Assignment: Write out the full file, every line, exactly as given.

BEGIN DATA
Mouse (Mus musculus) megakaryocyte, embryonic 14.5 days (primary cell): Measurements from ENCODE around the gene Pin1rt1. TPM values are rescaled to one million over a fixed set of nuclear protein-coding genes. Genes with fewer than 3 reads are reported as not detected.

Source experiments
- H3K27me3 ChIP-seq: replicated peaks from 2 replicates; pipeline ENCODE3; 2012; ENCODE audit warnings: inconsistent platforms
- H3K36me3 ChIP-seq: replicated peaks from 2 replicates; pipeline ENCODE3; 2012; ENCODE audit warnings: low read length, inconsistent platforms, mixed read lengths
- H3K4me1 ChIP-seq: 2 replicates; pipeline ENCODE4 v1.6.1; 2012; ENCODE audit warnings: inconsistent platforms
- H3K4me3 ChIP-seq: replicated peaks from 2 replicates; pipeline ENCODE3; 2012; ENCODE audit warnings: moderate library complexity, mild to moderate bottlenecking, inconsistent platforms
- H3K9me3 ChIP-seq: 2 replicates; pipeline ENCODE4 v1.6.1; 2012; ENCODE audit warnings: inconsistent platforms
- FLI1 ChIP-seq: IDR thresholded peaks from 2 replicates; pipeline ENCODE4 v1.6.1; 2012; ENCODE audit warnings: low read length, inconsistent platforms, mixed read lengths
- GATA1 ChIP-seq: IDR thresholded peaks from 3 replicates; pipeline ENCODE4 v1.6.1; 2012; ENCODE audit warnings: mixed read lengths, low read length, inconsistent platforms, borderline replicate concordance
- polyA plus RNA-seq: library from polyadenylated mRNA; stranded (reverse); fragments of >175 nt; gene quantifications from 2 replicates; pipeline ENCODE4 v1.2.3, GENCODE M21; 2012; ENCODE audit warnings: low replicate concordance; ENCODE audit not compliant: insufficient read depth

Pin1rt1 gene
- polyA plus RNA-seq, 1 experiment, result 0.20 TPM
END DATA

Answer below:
Mouse (Mus musculus) megakaryocyte, embryonic 14.5 days (primary cell): Measurements from ENCODE around the gene Pin1rt1. TPM values are rescaled to one million over a fixed set of nuclear protein-coding genes. Genes with fewer than 3 reads are reported as not detected.

Source experiments
- H3K27me3 ChIP-seq: replicated peaks from 2 replicates; pipeline ENCODE3; 2012; ENCODE audit warnings: inconsistent platforms
- H3K36me3 ChIP-seq: replicated peaks from 2 replicates; pipeline ENCODE3; 2012; ENCODE audit warnings: low read length, inconsistent platforms, mixed read lengths
- H3K4me1 ChIP-seq: 2 replicates; pipeline ENCODE4 v1.6.1; 2012; ENCODE audit warnings: inconsistent platforms
- H3K4me3 ChIP-seq: replicated peaks from 2 replicates; pipeline ENCODE3; 2012; ENCODE audit warnings: moderate library complexity, mild to moderate bottlenecking, inconsistent platforms
- H3K9me3 ChIP-seq: 2 replicates; pipeline ENCODE4 v1.6.1; 2012; ENCODE audit warnings: inconsistent platforms
- FLI1 ChIP-seq: IDR thresholded peaks from 2 replicates; pipeline ENCODE4 v1.6.1; 2012; ENCODE audit warnings: low read length, inconsistent platforms, mixed read lengths
- GATA1 ChIP-seq: IDR thresholded peaks from 3 replicates; pipeline ENCODE4 v1.6.1; 2012; ENCODE audit warnings: mixed read lengths, low read length, inconsistent platforms, borderline replicate concordance
- polyA plus RNA-seq: library from polyadenylated mRNA; stranded (reverse); fragments of >175 nt; gene quantifications from 2 replicates; pipeline ENCODE4 v1.2.3, GENCODE M21; 2012; ENCODE audit warnings: low replicate concordance; ENCODE audit not compliant: insufficient read depth

Pin1rt1 gene
- polyA plus RNA-seq, 1 experiment, result 0.20 TPM